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Are you looking to ace your next interview? The "trick" is to explain why you're the best person for the job based on your qualifications, background, skills, and experience.
"Why should we hire you?" is another way of asking, "What can you contribute to this company?"
The approach outlined in this article will help you stand out from other job seekers, impress the hiring manager, emphasize why you're the best candidate in the interview process.
Why interviewers ask, "Why should we hire you?"
Hiring managers ask, "Why should we hire you?" to assess whether you can excel in the position and, most importantly, solve their problems.
The whole interview process is trying to answer this question. Your job is to help the hiring manager understand how you'll help them accomplish their goals if they hire you.
How to answer "Why should we hire you?"
The best way to answer "Why should we hire you?" is to prove your value by sharing specific and measurable contributions you made in previous jobs. Examples that relate to the job description are far more compelling than generic examples, which is why you must prepare an answer before the job interview.
"Why should we hire you?" isn't necessarily a behavioral interview question, but the interviewer wants you to provide concrete examples from your career that relate to the job requirements. So use the STAR method to answer. The STAR method is a structured approach to answering behavioral interview questions that ensures you'll provide a good answer.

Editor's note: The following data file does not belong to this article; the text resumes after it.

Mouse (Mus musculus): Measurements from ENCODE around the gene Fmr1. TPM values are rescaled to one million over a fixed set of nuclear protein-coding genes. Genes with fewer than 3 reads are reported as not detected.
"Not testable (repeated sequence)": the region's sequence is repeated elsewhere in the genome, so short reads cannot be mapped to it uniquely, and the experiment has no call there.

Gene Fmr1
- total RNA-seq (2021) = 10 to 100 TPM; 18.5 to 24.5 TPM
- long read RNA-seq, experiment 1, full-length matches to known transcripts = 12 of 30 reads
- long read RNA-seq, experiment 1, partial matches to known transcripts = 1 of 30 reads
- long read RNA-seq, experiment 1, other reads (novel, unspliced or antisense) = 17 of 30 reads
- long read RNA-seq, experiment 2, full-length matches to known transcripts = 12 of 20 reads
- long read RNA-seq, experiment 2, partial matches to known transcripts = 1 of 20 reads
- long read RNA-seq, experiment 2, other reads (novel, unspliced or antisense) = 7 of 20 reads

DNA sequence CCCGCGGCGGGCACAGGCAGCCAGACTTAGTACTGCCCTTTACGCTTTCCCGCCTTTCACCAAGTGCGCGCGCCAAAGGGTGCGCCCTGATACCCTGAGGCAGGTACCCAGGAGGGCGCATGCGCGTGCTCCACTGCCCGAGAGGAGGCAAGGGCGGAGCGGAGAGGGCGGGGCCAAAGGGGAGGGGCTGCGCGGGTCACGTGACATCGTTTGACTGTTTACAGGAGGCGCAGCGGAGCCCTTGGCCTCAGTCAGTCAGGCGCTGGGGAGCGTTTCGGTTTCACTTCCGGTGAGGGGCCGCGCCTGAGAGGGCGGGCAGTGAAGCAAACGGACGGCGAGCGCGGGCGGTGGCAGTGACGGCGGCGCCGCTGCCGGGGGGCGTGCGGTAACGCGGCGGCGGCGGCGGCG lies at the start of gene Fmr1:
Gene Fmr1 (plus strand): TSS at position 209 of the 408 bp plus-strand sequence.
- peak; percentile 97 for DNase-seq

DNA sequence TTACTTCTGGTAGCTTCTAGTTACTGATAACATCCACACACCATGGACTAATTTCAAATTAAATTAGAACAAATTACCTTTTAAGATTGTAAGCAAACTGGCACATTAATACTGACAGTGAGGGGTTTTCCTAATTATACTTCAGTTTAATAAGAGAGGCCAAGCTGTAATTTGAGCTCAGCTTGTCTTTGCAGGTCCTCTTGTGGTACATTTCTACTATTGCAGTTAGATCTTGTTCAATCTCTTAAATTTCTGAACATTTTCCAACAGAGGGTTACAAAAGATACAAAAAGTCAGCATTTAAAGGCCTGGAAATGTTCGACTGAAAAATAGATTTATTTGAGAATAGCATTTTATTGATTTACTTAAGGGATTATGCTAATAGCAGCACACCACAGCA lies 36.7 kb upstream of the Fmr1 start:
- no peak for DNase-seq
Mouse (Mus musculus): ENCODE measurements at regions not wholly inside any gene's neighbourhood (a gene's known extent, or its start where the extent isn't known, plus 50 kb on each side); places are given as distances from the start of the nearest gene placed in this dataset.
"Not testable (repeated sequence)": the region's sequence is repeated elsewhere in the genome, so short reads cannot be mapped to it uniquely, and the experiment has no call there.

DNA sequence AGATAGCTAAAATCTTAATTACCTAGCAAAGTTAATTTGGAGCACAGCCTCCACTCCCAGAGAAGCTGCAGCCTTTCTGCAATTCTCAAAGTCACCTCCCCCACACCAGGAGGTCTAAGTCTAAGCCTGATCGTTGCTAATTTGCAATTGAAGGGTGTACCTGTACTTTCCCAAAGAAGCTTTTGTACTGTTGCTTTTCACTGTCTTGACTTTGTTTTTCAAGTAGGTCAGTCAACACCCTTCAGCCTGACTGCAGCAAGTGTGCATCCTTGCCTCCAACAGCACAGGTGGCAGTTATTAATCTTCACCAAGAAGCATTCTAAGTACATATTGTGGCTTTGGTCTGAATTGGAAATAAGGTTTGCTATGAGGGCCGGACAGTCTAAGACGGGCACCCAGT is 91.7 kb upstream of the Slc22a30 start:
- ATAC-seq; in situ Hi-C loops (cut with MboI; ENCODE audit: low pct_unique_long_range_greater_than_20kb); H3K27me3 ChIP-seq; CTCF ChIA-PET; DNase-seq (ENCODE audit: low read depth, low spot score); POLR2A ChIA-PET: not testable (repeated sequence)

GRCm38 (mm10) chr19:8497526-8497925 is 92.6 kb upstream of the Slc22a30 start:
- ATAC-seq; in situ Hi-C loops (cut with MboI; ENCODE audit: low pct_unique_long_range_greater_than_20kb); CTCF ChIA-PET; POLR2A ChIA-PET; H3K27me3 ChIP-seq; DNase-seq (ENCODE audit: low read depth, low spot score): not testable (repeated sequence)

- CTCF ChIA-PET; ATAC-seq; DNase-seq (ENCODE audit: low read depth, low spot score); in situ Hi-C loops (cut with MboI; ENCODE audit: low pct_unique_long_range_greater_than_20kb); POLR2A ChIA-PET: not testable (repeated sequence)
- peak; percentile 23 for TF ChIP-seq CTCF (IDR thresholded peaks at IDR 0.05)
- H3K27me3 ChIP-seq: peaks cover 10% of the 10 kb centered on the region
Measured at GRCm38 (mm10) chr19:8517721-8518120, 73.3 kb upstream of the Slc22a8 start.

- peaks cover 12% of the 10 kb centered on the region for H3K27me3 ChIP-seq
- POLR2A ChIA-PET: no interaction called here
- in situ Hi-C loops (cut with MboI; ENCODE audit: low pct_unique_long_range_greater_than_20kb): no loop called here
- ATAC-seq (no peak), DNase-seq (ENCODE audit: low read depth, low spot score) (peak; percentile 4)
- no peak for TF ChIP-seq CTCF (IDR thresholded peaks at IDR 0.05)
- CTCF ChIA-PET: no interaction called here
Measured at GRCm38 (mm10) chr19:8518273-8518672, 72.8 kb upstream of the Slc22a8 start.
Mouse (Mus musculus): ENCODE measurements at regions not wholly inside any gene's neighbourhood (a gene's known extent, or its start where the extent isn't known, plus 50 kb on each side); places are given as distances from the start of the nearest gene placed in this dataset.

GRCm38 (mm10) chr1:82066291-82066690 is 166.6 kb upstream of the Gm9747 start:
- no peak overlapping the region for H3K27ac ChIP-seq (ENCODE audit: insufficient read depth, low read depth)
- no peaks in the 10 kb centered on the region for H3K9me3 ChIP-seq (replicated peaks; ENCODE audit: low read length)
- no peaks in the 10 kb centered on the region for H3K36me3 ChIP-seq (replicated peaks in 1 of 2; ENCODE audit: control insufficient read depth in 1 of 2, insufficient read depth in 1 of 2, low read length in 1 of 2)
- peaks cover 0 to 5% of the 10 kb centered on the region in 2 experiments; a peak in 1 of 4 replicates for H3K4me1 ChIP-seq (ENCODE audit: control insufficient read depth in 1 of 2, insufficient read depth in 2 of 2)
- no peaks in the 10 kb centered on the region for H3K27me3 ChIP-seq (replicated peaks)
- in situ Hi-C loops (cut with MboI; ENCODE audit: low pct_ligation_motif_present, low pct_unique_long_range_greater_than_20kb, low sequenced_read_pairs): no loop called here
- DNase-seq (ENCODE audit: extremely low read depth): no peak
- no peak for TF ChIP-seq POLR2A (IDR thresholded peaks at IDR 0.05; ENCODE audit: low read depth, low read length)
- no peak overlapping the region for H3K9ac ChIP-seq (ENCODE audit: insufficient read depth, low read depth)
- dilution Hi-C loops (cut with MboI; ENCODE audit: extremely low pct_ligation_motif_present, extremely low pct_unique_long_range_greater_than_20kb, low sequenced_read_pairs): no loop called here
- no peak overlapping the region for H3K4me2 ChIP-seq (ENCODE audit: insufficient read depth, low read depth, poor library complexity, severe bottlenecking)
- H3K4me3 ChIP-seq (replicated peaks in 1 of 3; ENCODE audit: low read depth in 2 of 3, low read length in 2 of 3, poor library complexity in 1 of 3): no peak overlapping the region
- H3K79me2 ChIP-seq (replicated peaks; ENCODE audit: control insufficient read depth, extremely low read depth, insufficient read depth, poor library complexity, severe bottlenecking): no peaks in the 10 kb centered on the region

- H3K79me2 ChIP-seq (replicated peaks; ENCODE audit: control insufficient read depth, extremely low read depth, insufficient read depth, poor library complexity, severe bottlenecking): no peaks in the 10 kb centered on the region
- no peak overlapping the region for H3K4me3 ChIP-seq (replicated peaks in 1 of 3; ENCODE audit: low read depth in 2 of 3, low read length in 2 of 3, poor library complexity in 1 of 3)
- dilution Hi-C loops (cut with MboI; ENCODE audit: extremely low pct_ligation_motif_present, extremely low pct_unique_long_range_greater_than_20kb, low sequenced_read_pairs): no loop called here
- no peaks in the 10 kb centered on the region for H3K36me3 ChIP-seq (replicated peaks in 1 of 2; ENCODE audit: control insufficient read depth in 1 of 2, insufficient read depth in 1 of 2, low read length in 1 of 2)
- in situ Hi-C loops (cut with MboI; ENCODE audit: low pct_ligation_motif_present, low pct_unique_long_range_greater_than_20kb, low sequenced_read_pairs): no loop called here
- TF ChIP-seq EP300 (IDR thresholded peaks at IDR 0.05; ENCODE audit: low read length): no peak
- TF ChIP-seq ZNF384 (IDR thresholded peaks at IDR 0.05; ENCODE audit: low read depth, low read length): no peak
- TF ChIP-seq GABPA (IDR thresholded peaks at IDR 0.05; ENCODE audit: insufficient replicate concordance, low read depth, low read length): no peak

The STAR approach works because it makes it easy for interviewers to assess whether your skills and experience are beneficial to the role. Unlike traditional interview questions, behavioral interviews tease out who you are, your skills, and how you approach difficult situations.
1. Read the job posting carefully
Start by reading the job requirements and noting down any skills, abilities, responsibilities, or expectations where you have experience.
It's OK if you don't meet every criterion. Your goal is to highlight the ones you do in your answer. In general, you'll be looking for three things to highlight:
- Technical skills: Technical skills include programming languages, experience with specific tools, or specialized knowledge. Even if you don't have the exact skills they want, you could have relevant experience. For example, if the job calls for expertise with Figma and you've heavily used Sketch, you can talk about that.
- Nontechnical skills: Cognitive, social, and personal attributes uniquely valuable in the position and company culture. For example, communication, leadership, and decision-making skills.
- Traits and values: The specific values that are valued will depend on the company and its industry to a lesser extent. For example, if you're applying to fully remote companies, they'll appreciate the ability to work independently more than a cohabited company would.
Once you understand what the hiring manager is looking for, it's time to research the company.
2. Research the company
If you want to answer this question well, you need to put in some time before your interview to develop a base level of knowledge about the company.
Researching a prospective employer has several benefits:
- It helps you assess the company's strengths and weaknesses, which can help you understand how your skill could contribute to the team.
- It teaches you about the company's culture, mission, and values, which helps you decide if the company is right for you.
- Allows you to ask better questions, increasing your chances of impressing the interviewer and landing the role.
Here's how to research a company for a job interview:
- Visit the company website: Its website has valuable information about its mission, culture, and current goals. Read their homepage, about us page, product pages, press page, and a few blog posts. If they're a publicly listed company, be sure to look at their investor relations page as it provides you with a detailed view of the company.